A note on living a full life in difficult circumstances.
Shortly after my last post, I had what turned out to be the worst episode of my chronic illness experience so far. It started with an episode of uncontrollable tremors and escalated to the point where I had difficulty walking and talking for most of the month of July. I had quite a few 18 hours of sleep days and doctors appointment and emergency room visits during this flare up. It’s not fun, but that’s not really what my point is today.
When I worked a corporate job, the early symptoms of my neurological disorder didn’t care that there was work to be done. I was tired or dizzy or naseous almost all of the time, but I rarely showed it and was terrified of taking days off of work. I thought if I gave myself the inch of having a health day, I would probably never go back. A year later, when the anxiety of pretending to be healthy compounded with all those other symptoms, I proved myself right. I stopped working nine to five, and have never gone back to that schedule.
For me, health is just the impotus to creating a life that functions on my own schedule and answers only to myself. I think from the beginning I was built for the kind of work I do, but I didn’t acknowledge that until I was forced to. I had a very rigid idea of what success looked like, and I pushed my mind and my body into that box until I broke. I didn’t understand that you cannot change the reality of who you are.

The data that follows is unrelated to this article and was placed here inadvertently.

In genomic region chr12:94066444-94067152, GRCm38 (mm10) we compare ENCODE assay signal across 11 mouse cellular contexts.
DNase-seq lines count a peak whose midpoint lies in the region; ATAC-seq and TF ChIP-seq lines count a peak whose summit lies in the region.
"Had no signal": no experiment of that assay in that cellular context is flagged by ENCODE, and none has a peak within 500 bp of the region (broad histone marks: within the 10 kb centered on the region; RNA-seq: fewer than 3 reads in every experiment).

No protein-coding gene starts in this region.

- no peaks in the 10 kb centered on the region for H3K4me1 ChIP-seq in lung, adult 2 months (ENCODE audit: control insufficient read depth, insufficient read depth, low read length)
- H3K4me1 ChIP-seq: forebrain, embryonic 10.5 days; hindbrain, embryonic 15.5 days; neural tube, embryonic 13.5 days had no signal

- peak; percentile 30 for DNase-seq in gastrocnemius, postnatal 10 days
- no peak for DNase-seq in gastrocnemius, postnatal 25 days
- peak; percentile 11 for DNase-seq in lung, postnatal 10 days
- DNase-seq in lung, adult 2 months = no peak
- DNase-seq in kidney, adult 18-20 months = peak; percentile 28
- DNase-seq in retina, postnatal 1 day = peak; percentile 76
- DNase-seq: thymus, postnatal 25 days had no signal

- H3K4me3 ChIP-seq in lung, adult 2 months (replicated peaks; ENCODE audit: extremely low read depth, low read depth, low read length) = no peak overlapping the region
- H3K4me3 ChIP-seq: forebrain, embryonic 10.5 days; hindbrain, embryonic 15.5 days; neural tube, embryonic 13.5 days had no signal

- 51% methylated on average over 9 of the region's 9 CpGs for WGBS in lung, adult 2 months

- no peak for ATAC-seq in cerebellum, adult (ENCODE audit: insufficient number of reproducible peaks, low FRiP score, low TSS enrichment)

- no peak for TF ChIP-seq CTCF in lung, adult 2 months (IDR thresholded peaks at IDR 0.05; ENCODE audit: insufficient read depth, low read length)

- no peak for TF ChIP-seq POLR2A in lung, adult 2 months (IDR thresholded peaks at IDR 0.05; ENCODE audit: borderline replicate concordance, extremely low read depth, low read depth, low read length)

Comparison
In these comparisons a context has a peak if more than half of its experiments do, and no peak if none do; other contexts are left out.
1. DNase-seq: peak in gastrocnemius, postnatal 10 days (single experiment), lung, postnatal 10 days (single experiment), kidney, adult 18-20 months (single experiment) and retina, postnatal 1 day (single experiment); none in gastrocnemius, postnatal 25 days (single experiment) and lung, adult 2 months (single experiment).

That reality in my case is someone who suffers with a relapse/remission/flare-up illness that comes out of nowhere and makes “ordinary jobs” an impossibility. For other people that reality doesn’t have to be a health issue. It can also be your reality that you are a free spirit that will never be happy having to many constraints on your process. It can be your reality that you like the regularity of an office job and crave the structure it brings to your life. It can be your reality that remote work is too lonely for you and you need a communal space.
In all of these cases, the reality of who we are dictates the kind of work that will fufill us. I work in the entertainment industry because I need to know that when I’m sick I’m not letting anyone down by not showing up.
There is a difference between being lazy or hard to work with and not being built for something. I see people on set often that need way more structure than there can be when you’re working with so many variables. They’re irritable and often drag down the attitude of the whole crew. A free-lance life requires a certain tolerance for uncertainty and the ability to network. In the same way, the people who were the most fun when I worked in the corporate world were the ones who found joy in what they did. They liked getting dressed for work every day, having the stability of a company mission, and they created a family in their job because they genuinely wanted to be there.
I write this after digging my way out of hundreds of emails that had to go unanswered last month. To my complete unsurprise, none of the matters that wasted away in my inbox were life threatening or urgent. Thanks to my planning and the hard, painstaking work of building a career over the past two years, I have a career that is still there when I get back from taking care of myself.
I’m not saying it will be easy for you. It has been HARD work for me. There are and were huge periods of self-doubt and feeling like I was asking too much. But the relief of not having to pretend to be something I’m not anymore has completely transformed the way I look at making a living. Maybe it’s time for you to think about what your first steps will look like on the path toward a life that acknowledges your reality.